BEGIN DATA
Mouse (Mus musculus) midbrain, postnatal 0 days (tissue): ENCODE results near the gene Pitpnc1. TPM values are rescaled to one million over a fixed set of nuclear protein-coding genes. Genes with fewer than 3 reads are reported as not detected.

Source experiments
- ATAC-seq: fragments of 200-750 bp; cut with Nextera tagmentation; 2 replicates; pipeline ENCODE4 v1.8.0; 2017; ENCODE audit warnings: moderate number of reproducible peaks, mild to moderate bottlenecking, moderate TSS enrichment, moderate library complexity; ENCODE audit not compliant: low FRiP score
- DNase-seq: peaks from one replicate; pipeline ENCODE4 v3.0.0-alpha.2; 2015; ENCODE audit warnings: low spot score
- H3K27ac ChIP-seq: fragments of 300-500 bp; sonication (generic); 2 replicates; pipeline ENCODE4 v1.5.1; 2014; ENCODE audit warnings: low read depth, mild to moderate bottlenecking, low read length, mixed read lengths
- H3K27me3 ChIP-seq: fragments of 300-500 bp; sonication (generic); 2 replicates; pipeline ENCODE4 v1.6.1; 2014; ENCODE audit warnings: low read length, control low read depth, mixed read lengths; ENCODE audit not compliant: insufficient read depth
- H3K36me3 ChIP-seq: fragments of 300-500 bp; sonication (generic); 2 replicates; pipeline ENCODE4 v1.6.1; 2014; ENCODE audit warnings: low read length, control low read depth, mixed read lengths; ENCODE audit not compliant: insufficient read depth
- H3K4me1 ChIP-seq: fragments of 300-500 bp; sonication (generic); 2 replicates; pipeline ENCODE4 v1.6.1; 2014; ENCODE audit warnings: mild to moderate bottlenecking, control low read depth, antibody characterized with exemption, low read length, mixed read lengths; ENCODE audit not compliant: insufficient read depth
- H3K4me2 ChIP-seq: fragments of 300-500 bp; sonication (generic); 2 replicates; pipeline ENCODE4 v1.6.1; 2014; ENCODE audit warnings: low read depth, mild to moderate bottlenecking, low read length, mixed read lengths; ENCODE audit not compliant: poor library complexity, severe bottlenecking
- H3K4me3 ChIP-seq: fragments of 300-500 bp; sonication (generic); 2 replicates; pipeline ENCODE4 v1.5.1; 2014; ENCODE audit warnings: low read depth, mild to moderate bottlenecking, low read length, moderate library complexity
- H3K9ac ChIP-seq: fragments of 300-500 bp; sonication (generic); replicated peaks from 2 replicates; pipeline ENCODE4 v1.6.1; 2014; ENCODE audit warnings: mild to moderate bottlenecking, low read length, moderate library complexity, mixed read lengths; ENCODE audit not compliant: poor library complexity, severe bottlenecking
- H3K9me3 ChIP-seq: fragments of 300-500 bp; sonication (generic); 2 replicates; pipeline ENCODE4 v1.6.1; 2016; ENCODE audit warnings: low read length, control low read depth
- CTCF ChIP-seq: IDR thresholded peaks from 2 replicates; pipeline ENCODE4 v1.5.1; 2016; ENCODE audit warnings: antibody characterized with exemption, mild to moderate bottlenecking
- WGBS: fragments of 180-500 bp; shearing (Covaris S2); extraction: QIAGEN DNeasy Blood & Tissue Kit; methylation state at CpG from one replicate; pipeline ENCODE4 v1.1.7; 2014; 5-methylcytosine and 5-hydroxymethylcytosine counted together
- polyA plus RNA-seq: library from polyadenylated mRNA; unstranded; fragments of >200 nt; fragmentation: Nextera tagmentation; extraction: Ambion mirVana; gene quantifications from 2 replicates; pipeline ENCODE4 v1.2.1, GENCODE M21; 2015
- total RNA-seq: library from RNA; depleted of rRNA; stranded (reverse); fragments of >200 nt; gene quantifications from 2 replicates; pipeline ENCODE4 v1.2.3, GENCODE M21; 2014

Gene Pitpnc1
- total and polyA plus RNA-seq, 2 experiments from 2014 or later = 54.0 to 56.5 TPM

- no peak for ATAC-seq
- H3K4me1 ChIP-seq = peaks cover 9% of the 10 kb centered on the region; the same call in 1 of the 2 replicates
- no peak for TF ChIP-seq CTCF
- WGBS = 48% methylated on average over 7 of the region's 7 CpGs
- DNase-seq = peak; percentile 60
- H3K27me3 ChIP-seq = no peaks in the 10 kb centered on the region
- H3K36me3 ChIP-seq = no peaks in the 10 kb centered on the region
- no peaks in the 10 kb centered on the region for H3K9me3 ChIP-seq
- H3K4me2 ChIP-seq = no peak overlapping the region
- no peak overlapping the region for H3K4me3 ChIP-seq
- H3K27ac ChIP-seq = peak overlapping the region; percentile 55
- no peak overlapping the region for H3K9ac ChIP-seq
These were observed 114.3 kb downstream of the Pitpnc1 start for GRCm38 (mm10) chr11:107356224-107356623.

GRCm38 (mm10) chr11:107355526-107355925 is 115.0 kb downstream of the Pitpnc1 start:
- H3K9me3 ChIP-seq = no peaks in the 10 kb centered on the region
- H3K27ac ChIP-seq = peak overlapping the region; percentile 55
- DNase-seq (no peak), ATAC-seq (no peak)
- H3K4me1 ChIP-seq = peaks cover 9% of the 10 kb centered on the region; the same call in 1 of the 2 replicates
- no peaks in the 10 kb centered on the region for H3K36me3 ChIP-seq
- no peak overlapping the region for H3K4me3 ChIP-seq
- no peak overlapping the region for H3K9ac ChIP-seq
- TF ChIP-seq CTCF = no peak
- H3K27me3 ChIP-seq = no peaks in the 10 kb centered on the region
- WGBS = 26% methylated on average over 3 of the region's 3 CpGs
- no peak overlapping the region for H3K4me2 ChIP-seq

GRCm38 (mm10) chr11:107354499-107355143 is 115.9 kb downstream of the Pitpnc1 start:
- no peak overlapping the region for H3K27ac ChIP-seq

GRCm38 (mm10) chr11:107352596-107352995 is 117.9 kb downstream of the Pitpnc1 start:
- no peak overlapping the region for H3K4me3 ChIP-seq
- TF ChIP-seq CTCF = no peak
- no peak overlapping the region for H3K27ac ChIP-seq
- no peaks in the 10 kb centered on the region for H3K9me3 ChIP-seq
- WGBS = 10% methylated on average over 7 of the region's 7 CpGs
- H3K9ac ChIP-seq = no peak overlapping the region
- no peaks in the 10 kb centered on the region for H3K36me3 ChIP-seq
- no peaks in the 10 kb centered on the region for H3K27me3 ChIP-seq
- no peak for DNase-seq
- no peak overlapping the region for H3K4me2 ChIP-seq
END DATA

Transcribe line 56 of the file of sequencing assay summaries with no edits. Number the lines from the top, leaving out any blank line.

- no peak overlapping the region for H3K4me2 ChIP-seq